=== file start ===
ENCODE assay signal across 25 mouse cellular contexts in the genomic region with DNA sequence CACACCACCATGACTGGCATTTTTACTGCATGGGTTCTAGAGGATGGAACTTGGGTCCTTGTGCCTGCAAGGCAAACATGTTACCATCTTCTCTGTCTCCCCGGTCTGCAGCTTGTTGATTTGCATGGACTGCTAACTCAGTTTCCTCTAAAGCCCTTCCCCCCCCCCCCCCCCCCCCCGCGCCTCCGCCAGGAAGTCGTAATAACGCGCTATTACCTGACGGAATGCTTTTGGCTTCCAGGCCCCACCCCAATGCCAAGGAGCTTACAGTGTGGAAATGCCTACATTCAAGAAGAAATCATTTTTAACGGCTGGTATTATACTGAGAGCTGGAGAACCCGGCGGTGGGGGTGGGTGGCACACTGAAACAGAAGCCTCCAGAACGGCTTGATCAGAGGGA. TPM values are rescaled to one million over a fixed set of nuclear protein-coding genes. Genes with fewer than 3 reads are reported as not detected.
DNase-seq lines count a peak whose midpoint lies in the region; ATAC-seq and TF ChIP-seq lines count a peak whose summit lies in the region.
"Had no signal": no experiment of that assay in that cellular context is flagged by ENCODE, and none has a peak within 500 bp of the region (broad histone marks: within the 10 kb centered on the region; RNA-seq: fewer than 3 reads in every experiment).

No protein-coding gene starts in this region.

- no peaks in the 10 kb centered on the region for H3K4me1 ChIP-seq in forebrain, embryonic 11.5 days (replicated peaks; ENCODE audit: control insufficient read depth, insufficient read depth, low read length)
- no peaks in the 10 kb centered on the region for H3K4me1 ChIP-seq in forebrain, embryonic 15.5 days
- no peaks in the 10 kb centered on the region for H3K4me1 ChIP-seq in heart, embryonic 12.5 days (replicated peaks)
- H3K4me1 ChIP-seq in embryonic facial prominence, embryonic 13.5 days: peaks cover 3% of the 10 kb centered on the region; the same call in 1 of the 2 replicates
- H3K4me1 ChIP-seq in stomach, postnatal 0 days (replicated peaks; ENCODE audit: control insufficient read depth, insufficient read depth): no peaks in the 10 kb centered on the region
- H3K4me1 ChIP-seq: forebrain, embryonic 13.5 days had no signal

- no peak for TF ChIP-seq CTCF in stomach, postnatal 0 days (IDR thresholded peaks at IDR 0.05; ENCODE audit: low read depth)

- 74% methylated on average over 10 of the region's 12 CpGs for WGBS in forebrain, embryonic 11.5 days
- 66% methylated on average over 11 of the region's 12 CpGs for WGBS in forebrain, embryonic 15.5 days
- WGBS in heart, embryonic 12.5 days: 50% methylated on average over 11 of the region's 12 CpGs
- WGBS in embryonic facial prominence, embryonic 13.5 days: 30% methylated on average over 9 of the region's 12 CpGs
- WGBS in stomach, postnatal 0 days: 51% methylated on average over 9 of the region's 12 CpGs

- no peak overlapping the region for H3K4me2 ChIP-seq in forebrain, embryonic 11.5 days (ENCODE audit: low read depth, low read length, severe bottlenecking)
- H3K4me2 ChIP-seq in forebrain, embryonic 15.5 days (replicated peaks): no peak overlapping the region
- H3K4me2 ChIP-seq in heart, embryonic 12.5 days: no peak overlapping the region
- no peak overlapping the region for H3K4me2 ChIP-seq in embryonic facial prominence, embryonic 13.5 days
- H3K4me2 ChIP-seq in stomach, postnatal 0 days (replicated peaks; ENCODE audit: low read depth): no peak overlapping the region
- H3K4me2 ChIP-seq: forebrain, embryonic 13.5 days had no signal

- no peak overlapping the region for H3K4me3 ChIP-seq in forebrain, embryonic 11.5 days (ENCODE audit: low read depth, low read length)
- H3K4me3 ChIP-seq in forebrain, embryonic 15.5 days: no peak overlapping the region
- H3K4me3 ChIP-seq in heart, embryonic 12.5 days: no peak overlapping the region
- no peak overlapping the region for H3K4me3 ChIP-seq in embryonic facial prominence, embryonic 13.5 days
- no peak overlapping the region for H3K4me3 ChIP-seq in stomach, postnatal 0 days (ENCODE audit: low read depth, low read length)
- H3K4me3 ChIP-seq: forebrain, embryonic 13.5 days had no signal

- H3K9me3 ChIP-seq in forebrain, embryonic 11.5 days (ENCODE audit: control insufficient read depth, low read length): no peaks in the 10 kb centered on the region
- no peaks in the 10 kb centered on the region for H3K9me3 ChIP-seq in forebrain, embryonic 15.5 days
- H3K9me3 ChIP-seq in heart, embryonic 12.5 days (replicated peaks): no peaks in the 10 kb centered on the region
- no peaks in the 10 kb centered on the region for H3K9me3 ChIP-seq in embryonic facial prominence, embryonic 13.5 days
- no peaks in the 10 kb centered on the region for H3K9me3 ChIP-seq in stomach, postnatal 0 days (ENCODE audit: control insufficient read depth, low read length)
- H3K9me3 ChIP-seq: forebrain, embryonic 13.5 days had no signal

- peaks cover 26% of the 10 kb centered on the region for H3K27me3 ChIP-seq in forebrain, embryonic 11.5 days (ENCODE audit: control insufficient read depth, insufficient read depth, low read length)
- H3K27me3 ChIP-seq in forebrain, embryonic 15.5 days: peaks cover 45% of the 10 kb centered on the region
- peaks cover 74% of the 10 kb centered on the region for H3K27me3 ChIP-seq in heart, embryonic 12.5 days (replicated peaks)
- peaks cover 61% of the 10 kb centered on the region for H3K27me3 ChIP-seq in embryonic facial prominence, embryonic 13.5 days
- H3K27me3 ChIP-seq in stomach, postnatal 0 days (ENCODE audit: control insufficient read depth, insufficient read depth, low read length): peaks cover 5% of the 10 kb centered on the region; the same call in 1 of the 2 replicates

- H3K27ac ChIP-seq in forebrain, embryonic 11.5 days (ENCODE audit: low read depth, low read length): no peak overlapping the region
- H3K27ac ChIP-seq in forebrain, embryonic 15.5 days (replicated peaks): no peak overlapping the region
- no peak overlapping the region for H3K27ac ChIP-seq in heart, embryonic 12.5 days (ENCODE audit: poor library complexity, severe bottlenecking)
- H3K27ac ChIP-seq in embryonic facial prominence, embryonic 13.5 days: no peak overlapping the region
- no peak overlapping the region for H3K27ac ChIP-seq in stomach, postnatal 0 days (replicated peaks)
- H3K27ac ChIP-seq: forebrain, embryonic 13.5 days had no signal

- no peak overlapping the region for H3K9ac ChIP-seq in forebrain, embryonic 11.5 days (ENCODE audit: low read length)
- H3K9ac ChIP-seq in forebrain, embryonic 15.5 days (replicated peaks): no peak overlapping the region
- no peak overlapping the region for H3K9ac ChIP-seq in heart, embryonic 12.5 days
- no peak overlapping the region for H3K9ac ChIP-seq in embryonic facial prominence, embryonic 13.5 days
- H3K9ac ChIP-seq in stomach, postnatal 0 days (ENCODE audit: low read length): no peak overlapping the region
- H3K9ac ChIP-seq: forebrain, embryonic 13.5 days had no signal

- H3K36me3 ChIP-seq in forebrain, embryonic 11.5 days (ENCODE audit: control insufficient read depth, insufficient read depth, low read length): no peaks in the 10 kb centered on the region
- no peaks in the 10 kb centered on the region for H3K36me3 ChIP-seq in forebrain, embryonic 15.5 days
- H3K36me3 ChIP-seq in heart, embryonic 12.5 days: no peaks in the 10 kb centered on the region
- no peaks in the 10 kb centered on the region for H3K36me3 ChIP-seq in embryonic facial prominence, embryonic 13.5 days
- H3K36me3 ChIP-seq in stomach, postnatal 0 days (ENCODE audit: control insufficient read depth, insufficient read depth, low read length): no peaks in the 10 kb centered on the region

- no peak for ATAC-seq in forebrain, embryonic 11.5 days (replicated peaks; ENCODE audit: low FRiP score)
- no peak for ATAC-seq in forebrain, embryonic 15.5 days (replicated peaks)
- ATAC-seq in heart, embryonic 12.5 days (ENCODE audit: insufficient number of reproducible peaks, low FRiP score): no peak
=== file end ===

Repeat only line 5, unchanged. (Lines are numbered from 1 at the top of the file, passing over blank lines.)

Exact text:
- no peaks in the 10 kb centered on the region for H3K4me1 ChIP-seq in forebrain, embryonic 11.5 days (replicated peaks; ENCODE audit: control insufficient read depth, insufficient read depth, low read length)